I had heard the Percy Jackson series was similar to Harry Potter, so I picked it up at a book fair figuring if I liked it, my kids might too. Having finished the Percy Jackson series, I can tell you it’s not like Harry Potter.
Theology: Gods, gods everywhere
These books are Greek mythology set in contemporary times, in this case modern day NYC.
As a Christian, its difficult to know what to think about these books. There are gods all over the place – major gods, minor gods, demi gods, good gods, bad gods, a god in charge of Hades. They’re immortal but immoral, they’re powerful but not all-powerful, they’re above humans but fallible. It’s both a mix and a mess, so what’s a parent to do?
I liked the books, this one in particular was entertaining. I really enjoyed Greek mythology as a kid–I thought it was fascinating. What great epic fantasy!
Interested in the author’s take on the subject of theology? From the author’s website http://www.rickriordan.com/about-rick/an-interview-with-rick.aspx:
In Western Civilization, we’ve always had an uneasy mix between Classical mythology and Judeo-Christian values. As a culture, we tend to believe in one God, but we also grow up steeped in these wonderful old stories about the Olympians. As long as we recognize them as stories that are part of our heritage and long-since stopped being any kind of serious religion, I don’t see the harm in learning mythology. In fact, I think you have to know Greek myths to understand where our modern culture came from. It’s part of being an educated member of society.
The Lightning Thief explores Greek mythology in a modern setting, but it does so as a humorous work of fantasy. I’m certainly not interested in changing or contradicting anyone’s religious beliefs. Early in the book, the character Chiron makes a distinction between God, capital-G, the creator of the universe, and the Greek gods (lower-case g). Chiron says he doesn’t want to delve into the issue of God, but he has no qualms about discussing the Olympians because they are a “much smaller matter.” The gods of Olympus are archetypes. They are deeply embedded in and inseparable from Western thought. The book pays tribute to the legacy of Olympus as one of the roots of our culture.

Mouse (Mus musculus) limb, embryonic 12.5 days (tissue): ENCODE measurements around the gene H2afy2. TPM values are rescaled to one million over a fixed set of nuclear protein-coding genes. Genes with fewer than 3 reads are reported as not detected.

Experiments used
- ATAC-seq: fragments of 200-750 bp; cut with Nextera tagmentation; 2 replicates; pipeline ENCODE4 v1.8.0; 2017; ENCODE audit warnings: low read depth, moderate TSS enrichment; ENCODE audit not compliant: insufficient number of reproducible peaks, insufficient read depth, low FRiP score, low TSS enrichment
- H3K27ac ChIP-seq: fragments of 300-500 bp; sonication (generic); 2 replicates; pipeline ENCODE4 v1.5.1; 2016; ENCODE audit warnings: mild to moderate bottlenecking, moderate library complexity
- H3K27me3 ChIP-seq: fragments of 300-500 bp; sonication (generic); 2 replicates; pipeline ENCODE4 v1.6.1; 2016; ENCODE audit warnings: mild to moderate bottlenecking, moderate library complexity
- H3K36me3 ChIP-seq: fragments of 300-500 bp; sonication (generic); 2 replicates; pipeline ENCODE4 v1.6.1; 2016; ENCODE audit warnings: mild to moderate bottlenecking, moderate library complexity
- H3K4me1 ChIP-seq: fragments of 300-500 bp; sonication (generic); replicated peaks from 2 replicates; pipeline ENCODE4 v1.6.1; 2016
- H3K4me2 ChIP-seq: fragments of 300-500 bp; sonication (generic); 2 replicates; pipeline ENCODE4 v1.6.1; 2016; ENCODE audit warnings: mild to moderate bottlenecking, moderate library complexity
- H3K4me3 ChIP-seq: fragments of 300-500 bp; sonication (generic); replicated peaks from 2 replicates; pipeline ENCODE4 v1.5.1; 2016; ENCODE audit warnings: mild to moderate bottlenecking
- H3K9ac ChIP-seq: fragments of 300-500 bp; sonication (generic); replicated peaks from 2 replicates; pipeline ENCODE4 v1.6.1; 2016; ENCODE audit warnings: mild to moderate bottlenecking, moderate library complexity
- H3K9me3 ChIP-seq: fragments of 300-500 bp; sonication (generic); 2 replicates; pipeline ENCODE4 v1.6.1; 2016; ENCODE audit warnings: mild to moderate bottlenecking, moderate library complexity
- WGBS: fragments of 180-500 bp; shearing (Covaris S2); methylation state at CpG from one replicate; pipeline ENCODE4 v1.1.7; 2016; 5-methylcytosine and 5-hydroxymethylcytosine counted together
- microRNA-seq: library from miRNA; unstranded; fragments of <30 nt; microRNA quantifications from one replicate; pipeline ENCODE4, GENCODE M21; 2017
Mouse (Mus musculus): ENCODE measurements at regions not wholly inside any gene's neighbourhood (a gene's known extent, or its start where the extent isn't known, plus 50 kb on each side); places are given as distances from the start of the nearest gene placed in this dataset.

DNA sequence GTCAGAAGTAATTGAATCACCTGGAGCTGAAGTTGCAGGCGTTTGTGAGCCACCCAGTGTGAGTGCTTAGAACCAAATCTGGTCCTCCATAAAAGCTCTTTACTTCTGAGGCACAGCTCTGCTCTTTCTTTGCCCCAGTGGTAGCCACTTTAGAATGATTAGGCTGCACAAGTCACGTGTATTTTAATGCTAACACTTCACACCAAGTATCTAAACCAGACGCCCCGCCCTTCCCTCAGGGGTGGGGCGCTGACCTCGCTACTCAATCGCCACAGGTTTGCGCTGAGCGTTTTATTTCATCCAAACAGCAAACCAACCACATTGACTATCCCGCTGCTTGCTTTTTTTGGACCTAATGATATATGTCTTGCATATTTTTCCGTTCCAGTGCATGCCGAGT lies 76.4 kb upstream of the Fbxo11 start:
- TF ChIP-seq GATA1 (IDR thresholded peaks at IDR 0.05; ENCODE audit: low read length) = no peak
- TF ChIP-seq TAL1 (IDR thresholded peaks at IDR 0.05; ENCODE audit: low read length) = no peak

The magic and fantasy in the novel are also drawn directly from Greek mythology. It’s a modern retelling of the Classical hero’s quest. My goal for the novel is to get kids interested in learning more about Greek mythology. If censors want to challenge Percy Jackson on the grounds that it portrays the Greek gods as real, they’ll have to censor a good portion of the English curriculum in every state. Greek mythology is studied extensively from grades 1-8, not to mention the Iliad and the Odyssey in the upper grades. English literature draws heavily on Greek mythology. It always has — from Chaucer all the way to modern novels. Percy Jackson is part of that tradition. I hope it makes kids want to read — that’s the most important thing!
As with any book, I would encourage parents to read Percy Jackson and decide for themselves whether it’s right for their children. That takes time, I know, but it’s the only way to make an informed decision.
The portion of the book that bothered me most is that Percy goes to Hades (again) to take a bath in the river Styx so he can become invincible. The whole Hades thing is very similar of our popular conception of hell, except there’s really no heaven to counter balance it. All souls go there. I don’t think Mount Olympus is shown as an equivalent to heaven, the gods there are too petty and its only for immortals. Troubling, but Greek.
There’s a lot of violence with mortals, demi gods, monsters getting killed all over the place. It’s a war, but it’s a war told on a kids level. Just like in ancient Greek mythology, there’s also a whole bunch of adultery– the Greek gods and goddesses had relations with humans to create a fleet of demigods.
It’s never too late to do the right thing. Teamwork. Being selfish can destroy you. Believing in the inherent good in people, second chances, friendship. Refusing to give up hope (literally) or giving in to evil. Fighting even when it looks like its a lost cause.
I think when my kids get to the part in school where they’re studying mythology, they could read this as a creative way to interact with the subject matter. Aside from that, it will stay on my bookshelf for now.
What about you? Have you read the series? What were your thoughts?